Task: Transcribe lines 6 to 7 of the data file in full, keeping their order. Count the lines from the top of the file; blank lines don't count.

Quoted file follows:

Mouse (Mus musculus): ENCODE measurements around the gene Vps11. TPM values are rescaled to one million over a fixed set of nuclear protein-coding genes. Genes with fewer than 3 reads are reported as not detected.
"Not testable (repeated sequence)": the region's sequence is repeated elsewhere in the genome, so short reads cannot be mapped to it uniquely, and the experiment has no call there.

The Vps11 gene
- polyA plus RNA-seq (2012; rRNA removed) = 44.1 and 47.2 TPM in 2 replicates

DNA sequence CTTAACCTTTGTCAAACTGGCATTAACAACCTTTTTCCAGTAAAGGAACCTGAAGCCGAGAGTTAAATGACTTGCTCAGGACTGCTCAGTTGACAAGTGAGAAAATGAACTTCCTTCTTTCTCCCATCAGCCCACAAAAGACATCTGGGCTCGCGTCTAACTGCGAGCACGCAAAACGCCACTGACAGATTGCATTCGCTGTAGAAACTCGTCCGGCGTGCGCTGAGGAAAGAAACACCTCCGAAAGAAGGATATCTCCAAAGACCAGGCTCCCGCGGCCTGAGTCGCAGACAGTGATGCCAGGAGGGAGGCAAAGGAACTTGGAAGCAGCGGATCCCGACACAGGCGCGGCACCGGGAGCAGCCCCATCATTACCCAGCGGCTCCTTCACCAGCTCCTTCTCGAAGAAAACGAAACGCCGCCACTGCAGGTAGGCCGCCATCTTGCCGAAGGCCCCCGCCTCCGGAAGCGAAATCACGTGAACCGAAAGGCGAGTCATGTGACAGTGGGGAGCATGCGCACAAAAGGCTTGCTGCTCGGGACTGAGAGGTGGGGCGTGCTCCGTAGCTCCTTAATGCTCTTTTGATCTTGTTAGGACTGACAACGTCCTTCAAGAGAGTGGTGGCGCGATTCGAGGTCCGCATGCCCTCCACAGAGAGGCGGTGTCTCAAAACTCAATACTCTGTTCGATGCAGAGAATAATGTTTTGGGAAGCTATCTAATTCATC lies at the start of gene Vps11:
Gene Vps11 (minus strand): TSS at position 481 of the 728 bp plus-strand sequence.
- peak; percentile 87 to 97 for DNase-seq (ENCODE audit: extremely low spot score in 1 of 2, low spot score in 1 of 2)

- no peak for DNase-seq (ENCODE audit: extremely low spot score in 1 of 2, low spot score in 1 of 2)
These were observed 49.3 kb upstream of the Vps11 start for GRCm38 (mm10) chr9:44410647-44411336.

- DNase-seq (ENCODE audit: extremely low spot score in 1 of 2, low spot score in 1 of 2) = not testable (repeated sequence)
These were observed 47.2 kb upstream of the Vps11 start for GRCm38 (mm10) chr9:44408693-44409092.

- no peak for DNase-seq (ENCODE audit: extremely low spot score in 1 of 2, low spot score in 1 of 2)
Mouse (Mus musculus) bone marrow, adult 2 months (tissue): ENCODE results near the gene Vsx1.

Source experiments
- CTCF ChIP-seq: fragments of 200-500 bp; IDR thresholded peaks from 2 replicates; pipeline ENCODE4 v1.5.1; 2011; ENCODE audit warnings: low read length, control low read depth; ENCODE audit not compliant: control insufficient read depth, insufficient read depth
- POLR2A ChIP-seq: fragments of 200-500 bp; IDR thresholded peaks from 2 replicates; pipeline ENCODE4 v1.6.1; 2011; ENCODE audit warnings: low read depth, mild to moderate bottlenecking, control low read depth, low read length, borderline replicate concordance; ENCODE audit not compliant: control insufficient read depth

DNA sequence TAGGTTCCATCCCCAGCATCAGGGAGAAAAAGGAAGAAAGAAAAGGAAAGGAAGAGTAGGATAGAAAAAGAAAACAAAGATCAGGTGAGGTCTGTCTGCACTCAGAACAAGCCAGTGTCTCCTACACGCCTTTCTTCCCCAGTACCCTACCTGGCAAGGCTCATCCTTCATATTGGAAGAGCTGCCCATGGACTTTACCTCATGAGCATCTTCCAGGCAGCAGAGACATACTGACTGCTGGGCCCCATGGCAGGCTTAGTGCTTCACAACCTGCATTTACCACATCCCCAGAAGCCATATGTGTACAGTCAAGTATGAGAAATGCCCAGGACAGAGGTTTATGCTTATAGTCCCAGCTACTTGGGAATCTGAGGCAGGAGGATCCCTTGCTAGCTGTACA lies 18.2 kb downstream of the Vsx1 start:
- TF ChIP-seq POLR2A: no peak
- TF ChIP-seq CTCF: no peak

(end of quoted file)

Gene Vps11 (minus strand): TSS at position 481 of the 728 bp plus-strand sequence.
- peak; percentile 87 to 97 for DNase-seq (ENCODE audit: extremely low spot score in 1 of 2, low spot score in 1 of 2)